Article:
top of page

How to make... A Small Ball Bird Tutorial

A fun project for needle felting a small round bird.

One of my favourite things to make are these super cute little birds. The are especially adorable when you make a few from some different coloured wool. But if you only have one colour of wool, that's fine too - you can keep the little chickee company yourself until you make him some friends!


  • Barbed needle felting needle.

  • Felting pad.

  • Carded wool for the inside - I like to use the least processed wool for the inside and keep the soft dyed wool for decoration. I have a stock of low-processed wool from fresh-recipe-subscription packaging, but you can use any undyed wool.

  • White wool for the belly.

  • Coloured wool for the body of the bird.

  • Very small amount of yellow wool for the beak.

  • Two tiny glass eyes, or a bit of black wool.

Make ball shape.

We start this project by making the inside shape of the bird, which is a ball. Balls are a useful shape to learn as you can scale up or down depending on your project, from needle-felted beads, to other little animals, garlands and Christmas decorations.

Take a piece of wool, and roll tightly from one end, and fold the sides in before continuing to roll and fold in the sides. I don't normally, but have weighed the wool and it was 4grams. I like to use a long piece of my low-process wool, as its easier to roll up into a ball. The tighter you roll, the less you will have to stab later! You may find, especially if you are making a larger ball, to stab a little as you are rolling it up. This helps to secure it so it doesn't spring undone.

Once it is a ball like shape use your needle to create firmness and to smooth out the shape. Don't do too much work at this point, as you will do more smoothing as you add the colour.

Colour the ball in coloured wool.

To colour the bird, start with the white wool belly. Take a small amount of white wool about the size of the ball. It needs to be fairly thick to ensure that it will cover the neutral tone underneath, but you can add more layers if the coverage is not to your liking.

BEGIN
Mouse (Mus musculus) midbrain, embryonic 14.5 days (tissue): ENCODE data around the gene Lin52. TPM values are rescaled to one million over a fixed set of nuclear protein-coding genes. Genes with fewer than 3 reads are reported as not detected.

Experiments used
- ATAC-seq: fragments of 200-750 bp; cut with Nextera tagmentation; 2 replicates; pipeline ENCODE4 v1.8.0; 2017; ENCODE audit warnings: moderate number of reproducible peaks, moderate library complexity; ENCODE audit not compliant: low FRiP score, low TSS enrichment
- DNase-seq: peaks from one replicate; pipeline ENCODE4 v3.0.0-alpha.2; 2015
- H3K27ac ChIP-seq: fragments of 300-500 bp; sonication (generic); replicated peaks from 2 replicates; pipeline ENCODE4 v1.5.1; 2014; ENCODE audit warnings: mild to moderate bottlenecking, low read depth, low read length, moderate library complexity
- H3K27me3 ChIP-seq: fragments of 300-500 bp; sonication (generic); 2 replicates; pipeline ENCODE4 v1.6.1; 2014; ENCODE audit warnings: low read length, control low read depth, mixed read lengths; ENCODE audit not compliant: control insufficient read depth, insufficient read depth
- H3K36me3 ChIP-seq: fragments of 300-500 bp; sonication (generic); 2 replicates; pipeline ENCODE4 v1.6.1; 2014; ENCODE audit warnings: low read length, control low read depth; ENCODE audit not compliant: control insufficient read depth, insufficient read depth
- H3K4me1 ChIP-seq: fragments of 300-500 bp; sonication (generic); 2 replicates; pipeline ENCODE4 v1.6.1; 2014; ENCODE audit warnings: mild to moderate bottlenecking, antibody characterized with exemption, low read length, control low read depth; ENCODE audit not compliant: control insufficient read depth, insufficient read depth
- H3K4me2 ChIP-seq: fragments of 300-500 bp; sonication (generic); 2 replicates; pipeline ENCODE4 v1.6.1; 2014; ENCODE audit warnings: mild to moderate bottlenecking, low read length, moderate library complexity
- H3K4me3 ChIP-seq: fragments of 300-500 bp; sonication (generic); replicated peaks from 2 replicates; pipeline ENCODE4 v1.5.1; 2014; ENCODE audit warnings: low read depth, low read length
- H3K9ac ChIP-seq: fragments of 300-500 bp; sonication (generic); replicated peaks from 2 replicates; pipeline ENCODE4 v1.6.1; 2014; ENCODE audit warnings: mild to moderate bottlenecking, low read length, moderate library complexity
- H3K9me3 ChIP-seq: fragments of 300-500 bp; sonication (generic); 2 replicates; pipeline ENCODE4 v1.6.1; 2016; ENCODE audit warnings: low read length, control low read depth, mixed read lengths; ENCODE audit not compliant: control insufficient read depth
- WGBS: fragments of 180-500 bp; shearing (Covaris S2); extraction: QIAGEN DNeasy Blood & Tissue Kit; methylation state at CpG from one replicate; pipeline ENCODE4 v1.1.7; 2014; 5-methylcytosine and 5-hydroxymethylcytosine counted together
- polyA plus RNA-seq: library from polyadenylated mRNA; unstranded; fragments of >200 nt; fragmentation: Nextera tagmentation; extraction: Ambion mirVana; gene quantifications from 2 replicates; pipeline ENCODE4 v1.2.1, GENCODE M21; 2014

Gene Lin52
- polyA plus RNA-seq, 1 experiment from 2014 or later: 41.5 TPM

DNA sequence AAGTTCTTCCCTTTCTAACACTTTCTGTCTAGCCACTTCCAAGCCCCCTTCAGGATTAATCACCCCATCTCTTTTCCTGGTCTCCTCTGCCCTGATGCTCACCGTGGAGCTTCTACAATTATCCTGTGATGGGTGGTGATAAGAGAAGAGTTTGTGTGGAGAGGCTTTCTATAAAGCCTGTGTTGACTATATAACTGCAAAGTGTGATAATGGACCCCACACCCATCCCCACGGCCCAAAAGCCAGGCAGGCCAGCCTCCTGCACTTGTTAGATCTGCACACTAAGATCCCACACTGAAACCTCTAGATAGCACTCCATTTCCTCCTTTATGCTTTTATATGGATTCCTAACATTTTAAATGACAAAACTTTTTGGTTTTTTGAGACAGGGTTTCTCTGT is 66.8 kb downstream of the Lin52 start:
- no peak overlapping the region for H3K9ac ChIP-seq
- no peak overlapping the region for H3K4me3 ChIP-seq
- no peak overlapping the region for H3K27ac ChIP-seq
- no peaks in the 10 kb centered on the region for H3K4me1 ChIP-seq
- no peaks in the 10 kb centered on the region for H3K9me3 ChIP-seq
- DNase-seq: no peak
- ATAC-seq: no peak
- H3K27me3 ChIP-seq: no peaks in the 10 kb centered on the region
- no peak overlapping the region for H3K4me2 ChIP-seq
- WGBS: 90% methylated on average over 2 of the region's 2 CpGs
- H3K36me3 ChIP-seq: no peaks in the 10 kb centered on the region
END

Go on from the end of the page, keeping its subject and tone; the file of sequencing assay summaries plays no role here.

Place the wool on your ball and stab in a circle, creating the shape of colour you want. Stab in the middle of the circle evenly to attach and smooth. There will be excess around the outside of your circle, which I fold inwards to give another layer, or you can choose to trim it off with scissors. (Keep it for another project.)

Colour choices - covering the bird.

These birds can really be any colour! I have picked a bright orange, but pretty much make one every time I get a new colour. Again tear off a square shape of wool just larger than the ball, which when wrapped will cover the non-white parts.

Stab to secure and smooth. Then either fold over the edges or trim off the excess.

Follow the line between the white and orange, stabbing as you go to create a nice distinctive line.

Shape from Ball to Bird.

Now you have your ball with a white belly. I like to give the bird a bit of definition around the head. So pinch your ball to create a slightly more conical shape at the top.

Then stab in a curved line from the 'shoulders' of the bird towards his back. Stab a little above the line to create definition and the impression of the top of a wing.

Making the tail.

Take another piece of wool the same colour as the body and fold it into three to create a small rectangle. Stab the centre of this shape and leave the ends for now.

Take one end and fold over to create a round shape and stab to secure and smooth.

If you are feeling brave, or have finger shields, hold the tail between your thumb and finger and slowly stab at the sides of the tail to neaten it up and shape. Be very careful when doing this as it is very easy to stab yourself.

Attaching the tail.

Attach the tail using the raw edge of the tail that you have left. Position the tail in the middle of the back close to the base so it helps him stand up.

The raw edge should be running under the base. Stab at the raw edge to attach to the base, working your way up only so far as to ensure that it sits right.


I make the beaks using a small amount of yellow wool. This part is quite fiddly, so make sure you are somewhere with good lighting to avoid stabbing your fingers! Make a tiny flat-ish ball by folding the wool over, and pinching with the other thumb and finger. When you get to the size that look about right, hold the end with one hand and stab to secure. You should end up with a little tadpole shape.

Cut off the end, leaving you with enough wool to attach. Concentrate your stabs to the base and top of the beak to help shape it as you secure it.

Attaching eyes.

You can either use a tiny amount of black wool to make the eyes by rolling into a ball between your thumb and finger, and securing or alternatively use some very small glass eyes on pegs that you can buy online or at craft shops. For the glass eyes, you need to make a hole with your needle. I actually have an old blunt needle which helps to create hole without compacting things further. Just repeatedly stab in the same place, until a little hole forms. Simply pop the eye in a use something hard to push it it - like the end of a pencil.

Stand him up!

If his base is a little round, then stab away at the centre of the base, testing until he can stand freely without toppling over.

Finished - relax.

Sit back with pride at your creation and admire your handiwork! Perhaps with a nice cup of tea.

Let me know how you got on with this tutorial, and perhaps you could tag me in any Instagram posts of the final article. I would love to see your creations.

What colour did you choose?

13 views0 comments
bottom of page